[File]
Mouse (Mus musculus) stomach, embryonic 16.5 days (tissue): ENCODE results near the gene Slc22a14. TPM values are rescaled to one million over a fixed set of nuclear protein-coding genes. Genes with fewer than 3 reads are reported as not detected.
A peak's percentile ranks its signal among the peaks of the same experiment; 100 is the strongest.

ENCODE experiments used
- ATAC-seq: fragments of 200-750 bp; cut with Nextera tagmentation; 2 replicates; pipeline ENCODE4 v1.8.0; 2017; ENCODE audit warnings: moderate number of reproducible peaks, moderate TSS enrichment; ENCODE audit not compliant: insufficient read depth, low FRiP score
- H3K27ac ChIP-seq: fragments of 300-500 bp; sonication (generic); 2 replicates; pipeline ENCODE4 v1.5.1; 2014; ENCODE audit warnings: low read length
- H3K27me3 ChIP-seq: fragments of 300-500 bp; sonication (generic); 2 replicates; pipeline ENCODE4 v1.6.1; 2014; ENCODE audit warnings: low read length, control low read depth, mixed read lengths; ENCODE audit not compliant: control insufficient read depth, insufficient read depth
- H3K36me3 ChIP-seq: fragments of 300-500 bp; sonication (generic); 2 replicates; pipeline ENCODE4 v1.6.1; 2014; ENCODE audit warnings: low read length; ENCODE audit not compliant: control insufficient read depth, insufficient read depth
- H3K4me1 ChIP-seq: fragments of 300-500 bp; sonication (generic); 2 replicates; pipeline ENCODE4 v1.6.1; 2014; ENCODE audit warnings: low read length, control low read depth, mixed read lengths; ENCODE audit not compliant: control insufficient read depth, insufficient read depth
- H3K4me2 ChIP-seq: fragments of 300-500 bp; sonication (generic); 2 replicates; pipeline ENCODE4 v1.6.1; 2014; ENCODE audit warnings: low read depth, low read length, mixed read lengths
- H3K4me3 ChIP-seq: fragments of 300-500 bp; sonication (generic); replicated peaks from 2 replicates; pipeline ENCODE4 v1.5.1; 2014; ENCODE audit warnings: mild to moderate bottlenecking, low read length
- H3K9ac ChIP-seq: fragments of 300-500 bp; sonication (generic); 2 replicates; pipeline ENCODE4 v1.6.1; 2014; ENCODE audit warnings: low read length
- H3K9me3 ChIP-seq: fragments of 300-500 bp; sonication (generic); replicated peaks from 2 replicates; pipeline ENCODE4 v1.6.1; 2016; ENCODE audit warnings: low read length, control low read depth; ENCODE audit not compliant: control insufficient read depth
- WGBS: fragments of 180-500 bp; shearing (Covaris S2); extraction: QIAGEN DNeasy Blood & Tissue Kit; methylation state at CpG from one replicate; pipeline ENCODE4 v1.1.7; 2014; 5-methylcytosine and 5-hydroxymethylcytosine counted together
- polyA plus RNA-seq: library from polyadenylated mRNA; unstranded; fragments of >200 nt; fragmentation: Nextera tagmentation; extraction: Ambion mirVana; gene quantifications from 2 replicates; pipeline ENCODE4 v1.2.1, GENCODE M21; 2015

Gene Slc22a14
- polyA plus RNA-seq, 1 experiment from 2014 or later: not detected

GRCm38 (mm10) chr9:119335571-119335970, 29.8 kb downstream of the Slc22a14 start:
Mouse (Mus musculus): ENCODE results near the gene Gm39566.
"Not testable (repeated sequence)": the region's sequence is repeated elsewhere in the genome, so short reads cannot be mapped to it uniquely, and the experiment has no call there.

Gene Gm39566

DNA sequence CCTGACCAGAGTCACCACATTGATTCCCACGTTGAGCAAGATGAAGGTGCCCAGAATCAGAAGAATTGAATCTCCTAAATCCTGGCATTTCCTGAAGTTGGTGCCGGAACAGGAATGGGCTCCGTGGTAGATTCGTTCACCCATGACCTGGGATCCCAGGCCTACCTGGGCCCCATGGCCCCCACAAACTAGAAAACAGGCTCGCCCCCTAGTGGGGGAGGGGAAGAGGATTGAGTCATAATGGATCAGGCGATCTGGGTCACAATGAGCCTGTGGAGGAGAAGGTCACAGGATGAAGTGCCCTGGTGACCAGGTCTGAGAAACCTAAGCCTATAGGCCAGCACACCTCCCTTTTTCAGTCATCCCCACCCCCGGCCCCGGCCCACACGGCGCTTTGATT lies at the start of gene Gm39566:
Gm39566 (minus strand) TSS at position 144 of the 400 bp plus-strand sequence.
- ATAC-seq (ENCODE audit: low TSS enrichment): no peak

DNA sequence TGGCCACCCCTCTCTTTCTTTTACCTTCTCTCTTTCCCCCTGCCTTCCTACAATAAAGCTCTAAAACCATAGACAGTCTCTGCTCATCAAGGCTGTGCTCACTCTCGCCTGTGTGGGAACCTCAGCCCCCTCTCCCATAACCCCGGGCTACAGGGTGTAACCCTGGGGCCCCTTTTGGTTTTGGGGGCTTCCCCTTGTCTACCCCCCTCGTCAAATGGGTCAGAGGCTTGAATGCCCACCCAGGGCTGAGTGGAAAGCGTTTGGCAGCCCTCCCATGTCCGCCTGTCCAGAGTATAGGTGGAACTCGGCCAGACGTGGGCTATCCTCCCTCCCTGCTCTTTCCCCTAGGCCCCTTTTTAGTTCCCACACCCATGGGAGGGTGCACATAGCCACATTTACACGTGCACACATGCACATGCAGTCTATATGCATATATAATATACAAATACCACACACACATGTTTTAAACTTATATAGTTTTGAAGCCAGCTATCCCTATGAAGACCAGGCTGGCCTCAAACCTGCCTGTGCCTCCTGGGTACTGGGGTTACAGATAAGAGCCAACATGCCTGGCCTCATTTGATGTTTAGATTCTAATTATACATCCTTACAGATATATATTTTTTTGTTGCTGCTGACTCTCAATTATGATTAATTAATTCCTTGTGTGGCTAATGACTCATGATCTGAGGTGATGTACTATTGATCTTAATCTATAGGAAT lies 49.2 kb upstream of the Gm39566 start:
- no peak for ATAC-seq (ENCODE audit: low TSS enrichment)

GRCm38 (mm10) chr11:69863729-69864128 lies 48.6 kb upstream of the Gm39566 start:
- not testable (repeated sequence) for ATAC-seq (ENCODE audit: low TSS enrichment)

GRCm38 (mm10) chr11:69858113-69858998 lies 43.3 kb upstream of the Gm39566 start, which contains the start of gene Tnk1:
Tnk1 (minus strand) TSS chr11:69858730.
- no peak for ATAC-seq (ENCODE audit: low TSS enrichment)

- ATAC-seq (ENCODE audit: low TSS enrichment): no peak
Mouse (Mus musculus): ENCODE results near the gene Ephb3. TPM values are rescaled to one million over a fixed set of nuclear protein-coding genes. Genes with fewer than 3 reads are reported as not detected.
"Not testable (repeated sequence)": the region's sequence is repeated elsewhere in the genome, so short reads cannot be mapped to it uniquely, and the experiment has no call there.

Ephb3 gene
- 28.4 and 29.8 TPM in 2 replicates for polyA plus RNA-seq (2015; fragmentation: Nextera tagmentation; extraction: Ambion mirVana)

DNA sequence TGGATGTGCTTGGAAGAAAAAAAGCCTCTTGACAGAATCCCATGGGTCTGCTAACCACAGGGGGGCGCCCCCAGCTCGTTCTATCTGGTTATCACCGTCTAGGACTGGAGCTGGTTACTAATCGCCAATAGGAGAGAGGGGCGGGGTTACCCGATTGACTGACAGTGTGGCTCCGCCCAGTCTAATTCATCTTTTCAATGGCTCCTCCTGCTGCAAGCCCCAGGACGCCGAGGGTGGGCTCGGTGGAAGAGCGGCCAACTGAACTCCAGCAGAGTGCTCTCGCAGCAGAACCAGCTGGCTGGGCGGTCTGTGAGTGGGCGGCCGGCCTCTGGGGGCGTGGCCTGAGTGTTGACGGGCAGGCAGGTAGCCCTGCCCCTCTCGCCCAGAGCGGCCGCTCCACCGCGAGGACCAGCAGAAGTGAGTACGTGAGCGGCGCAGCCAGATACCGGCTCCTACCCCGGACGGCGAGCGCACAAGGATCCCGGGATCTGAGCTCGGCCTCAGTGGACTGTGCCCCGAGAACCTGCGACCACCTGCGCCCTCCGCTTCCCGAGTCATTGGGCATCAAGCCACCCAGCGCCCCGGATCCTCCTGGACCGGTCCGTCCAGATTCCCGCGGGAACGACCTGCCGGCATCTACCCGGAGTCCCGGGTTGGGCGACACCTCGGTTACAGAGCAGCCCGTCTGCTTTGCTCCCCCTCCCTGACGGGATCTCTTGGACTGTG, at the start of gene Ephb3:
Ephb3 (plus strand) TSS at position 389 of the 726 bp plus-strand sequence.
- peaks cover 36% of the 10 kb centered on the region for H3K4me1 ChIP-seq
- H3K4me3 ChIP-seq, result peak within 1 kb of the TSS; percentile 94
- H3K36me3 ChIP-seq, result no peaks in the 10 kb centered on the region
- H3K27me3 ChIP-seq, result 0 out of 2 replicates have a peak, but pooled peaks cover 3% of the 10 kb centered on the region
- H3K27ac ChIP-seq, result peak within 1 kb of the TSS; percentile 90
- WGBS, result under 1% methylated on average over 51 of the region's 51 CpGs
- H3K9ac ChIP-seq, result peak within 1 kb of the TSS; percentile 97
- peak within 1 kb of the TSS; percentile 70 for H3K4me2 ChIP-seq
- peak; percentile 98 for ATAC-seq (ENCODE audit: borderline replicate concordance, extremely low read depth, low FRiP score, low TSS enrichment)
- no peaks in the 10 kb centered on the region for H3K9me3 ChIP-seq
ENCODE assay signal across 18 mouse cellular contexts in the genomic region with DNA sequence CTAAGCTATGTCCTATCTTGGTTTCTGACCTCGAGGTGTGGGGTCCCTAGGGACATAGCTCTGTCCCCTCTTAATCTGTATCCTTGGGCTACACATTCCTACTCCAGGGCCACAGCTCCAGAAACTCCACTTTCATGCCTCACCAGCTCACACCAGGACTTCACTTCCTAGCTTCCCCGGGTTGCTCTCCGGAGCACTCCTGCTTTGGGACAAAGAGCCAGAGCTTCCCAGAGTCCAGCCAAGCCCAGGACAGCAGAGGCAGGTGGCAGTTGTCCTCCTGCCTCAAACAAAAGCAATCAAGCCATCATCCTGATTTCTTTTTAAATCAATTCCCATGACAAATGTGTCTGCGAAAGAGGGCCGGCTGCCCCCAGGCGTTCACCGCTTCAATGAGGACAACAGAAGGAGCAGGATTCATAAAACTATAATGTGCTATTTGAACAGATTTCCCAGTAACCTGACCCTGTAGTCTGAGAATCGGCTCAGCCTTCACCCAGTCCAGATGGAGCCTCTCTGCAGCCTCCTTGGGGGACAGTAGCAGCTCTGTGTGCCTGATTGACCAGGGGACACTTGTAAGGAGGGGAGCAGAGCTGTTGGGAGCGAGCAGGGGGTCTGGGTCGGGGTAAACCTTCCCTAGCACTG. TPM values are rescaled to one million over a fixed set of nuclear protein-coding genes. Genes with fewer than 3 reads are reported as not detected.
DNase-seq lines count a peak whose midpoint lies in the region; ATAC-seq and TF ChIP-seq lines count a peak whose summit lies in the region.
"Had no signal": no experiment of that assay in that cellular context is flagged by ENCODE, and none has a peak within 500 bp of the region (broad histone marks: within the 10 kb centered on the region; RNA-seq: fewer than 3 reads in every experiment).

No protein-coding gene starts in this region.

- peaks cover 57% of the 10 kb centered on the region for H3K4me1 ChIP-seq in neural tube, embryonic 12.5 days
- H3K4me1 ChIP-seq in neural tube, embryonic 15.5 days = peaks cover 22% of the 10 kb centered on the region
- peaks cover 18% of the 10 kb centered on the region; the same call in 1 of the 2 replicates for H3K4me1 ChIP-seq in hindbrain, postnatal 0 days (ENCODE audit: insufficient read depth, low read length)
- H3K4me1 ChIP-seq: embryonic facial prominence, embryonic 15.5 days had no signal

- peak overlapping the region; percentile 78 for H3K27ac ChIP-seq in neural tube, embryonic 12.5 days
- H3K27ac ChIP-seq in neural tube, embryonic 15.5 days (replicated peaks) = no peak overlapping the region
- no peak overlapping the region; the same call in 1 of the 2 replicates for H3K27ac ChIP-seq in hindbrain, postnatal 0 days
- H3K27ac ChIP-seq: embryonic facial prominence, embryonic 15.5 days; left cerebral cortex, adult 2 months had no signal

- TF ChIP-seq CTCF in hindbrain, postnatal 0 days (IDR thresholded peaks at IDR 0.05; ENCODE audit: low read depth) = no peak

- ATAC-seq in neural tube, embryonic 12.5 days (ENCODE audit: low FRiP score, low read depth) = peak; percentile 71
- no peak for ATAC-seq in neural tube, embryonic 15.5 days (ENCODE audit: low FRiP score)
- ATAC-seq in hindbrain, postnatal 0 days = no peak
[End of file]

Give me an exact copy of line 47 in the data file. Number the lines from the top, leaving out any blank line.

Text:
- no peaks in the 10 kb centered on the region for H3K9me3 ChIP-seq